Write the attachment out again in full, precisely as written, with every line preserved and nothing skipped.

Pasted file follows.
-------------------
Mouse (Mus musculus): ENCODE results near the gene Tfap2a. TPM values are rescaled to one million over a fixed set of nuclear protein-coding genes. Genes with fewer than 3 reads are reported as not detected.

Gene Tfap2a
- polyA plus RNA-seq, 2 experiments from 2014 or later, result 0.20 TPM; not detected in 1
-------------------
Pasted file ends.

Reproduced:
Mouse (Mus musculus): ENCODE results near the gene Tfap2a. TPM values are rescaled to one million over a fixed set of nuclear protein-coding genes. Genes with fewer than 3 reads are reported as not detected.

Gene Tfap2a
- polyA plus RNA-seq, 2 experiments from 2014 or later, result 0.20 TPM; not detected in 1